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Chinese automaker is ordering its own ships to prepare for export

BYD Co., which makes only electric and hybrid vehicles, ordered at least six ships in October, each with 7,700 cars worth 5 billion yuan ($5 billion), to avoid last-mile supply chain swells. $710 million). ). State-owned SAIC Motor Corp., which already operates the world’s fifth-largest shipping fleet through its transportation arm, SAIC Anji Logistics Co., has won bids for seven new carriers, each capable of accommodating 8,900 vehicles. going.

Representatives for SAIC and BYD declined to comment.

Also Read: BYD Raises Prices of Electric and Hybrid Vehicles in Domestic Market.this is the reason

The ship in question isn’t expected to be online for several years yet, so it’s a bold bet on sustained global consumer demand for Chinese cars. China recently overtook Germany to become the world’s second-largest car exporter, exporting about 2.6 million cars abroad in her first 10 months of 2022, surpassing 2021’s export volume. Even an unexpected drop in demand for Chinese goods in October was unlikely to derail its upward trajectory as exports of cars and chassis surged 60% year-on-year to 352,000 units, or a record $7.1 billion. There was not.

The new NIO ES8 is still powered by two electric motors, a 160 kW permanent magnet motor and a 240 kW induction motor.  (Photo credit: Twitter/@NIOGlobal)

The new NIO ES8 continues to be powered by two electric motors, a 160 kW permanent magnet motor and a 240 kW induction motor. (Photo credit: Twitter/@NIOGlobal)

But while car exports are booming, “the number of car carriers around the world has barely increased,” blames Shanghai-based Clarkson’s Research Services, a division of one of the world’s largest shipbuilders. said Xing Yue, an Due to this supply and demand mismatch, investments are being poured into building new ships for vehicle transport. “

The ship shortage is stretching an auto supply chain already worn down by semiconductor shortages, pandemic-related labor shortages and months of port congestion exacerbated by China’s Covid-19 lockdown. The daily rate for a vessel capable of carrying one car (commonly known as a roll-on/roll-off vessel, or ro-ros) soared to about $100,000 per day in October. , more than ten times higher than 2020 levels and a record high. Since at least 2000, according to the Clarksons.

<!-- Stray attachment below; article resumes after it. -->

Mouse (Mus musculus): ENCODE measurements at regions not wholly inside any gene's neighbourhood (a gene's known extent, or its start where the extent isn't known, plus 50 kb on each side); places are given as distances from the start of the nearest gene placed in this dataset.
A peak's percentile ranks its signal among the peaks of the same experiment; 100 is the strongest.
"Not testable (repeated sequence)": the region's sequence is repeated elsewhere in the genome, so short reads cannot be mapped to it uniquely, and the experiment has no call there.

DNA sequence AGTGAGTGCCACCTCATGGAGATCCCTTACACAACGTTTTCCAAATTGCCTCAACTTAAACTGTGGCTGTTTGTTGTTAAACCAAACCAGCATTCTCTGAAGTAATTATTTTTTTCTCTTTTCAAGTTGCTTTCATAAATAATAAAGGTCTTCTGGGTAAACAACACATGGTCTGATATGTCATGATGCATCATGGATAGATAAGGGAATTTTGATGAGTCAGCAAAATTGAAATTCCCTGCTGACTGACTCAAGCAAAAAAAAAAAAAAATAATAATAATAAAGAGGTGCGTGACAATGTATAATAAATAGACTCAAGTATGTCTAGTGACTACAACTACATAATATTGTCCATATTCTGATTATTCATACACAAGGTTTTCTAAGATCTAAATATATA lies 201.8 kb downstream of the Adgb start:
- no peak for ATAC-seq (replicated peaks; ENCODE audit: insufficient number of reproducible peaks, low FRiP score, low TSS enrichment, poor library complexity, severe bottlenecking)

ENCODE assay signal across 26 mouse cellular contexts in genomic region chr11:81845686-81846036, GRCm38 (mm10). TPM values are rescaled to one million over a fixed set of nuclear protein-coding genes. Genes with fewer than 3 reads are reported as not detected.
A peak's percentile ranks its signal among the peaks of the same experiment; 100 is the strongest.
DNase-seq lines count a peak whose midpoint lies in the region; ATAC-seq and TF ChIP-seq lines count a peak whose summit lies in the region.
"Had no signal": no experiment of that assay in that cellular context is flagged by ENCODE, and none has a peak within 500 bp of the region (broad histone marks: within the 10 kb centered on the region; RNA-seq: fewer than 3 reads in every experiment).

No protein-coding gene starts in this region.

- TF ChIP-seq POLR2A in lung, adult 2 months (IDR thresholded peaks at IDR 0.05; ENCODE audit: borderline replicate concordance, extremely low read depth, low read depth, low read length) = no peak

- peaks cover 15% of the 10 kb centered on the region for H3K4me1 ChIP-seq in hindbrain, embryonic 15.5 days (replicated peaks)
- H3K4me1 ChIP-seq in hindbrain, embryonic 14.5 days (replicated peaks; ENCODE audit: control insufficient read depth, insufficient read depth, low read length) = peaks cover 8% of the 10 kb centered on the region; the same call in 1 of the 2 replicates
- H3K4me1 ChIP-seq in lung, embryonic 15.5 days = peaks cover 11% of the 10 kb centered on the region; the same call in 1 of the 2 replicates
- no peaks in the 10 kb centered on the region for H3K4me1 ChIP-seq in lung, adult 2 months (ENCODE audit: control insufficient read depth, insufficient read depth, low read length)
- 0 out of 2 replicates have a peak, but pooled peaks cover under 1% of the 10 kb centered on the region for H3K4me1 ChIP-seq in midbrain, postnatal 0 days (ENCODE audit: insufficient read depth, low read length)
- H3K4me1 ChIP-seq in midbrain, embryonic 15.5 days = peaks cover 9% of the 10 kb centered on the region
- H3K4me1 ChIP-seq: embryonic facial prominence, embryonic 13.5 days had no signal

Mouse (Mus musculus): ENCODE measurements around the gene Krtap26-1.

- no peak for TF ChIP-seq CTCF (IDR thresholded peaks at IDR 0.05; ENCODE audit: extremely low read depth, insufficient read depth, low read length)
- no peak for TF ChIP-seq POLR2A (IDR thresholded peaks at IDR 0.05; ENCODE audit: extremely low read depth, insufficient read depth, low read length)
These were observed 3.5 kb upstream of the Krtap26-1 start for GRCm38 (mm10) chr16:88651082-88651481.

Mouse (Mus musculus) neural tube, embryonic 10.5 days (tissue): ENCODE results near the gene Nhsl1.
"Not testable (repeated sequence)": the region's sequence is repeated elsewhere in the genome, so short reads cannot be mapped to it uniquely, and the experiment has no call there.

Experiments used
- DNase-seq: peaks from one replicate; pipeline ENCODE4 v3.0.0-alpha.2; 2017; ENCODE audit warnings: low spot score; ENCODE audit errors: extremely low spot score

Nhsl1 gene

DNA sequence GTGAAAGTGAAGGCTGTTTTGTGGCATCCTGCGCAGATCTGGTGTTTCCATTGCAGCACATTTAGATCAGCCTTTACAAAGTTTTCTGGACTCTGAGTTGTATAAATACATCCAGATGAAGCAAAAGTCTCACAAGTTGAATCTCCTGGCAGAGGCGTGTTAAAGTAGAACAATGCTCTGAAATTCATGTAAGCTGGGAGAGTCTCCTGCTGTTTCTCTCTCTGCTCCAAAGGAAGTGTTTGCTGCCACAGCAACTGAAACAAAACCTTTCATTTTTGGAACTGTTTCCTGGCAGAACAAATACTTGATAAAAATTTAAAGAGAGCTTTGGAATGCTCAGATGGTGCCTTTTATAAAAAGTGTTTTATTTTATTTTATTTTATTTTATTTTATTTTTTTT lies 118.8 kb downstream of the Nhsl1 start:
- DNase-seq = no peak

According to Tobias Bartz, chairman and chief executive officer of Rhenus Logistics, it makes sense for Chinese automakers to go their own way given the final supply chain disruption. Speaking on the sidelines of a conference in Singapore last month, he said there was a “huge shortage” of ships.

This shortage has caused some nearly 30-year-old vessels to still operate instead of being scrapped, increasing the risk of accidents. Attempting to extinguish a lithium-ion battery fire that has occurred can also be more difficult.

Chinese automakers aren’t the only ones wanting more freighters. Tesla, which uses Anji Logistics’ car carriers, is also having trouble getting vehicles out of its factories.

“We didn’t have enough boats, trains and car carriers to really support the wave of vehicle deliveries at the end of the fourth quarter,” CEO Elon Musk said on Tesla’s third-quarter earnings call. rice field. “Like it or not, we don’t have enough shipments to move the cars, so we really need to smooth out the delivery of the cars within the quarter.”

This latest pinch point may be new, but BYD and SAIC aren’t the first automakers to operate their own shipping vehicles. Toyota owns shipping company Toyofuji Shipping, while South Korea’s Hyundai Motor owns logistics group Hyundai Globis.

It’s also a sign of how far China’s automakers’ export ambitions are heading.

Until just a few years ago, China primarily sold cars to developing countries in Africa and the Middle East. However, increased production of electric vehicles has led to more Chinese-made cars in Europe, and Europe is now the largest market for Chinese car exports. China exported over 852,000 of her EVs in the first 10 months of the year. More than a fifth of them were Tesla electric cars produced at the US automaker’s Shanghai Gigafactory.

Admittedly, some people aren’t entirely convinced that buying a ship now is the right decision.

Craig Fuller, founder and CEO of supply chain market intelligence provider FreightWaves, said: It’s on the demand side of the equation,” he said.

Until that inflection point, Chinese automakers seem to want to control as much of the process as possible. Electric car makers Nio Inc. and Chery Automobile Co. are also eyeing boat orders, local media reported last week.

Among Chinese brands, SAIC is the most advanced overseas. In 2021, he will have sold 697,000 cars abroad, and this year he is aiming for 800,000, boosted by the success of his acquisition of British brand MG Motor. This is far from meeting the annual shipping capacity of about 10 million units, but on the other hand, SAIC’s vessels allow him to and does serve other automakers, including Nio. I’m here.

First issue date: December 5, 2022 at 9:44am IST

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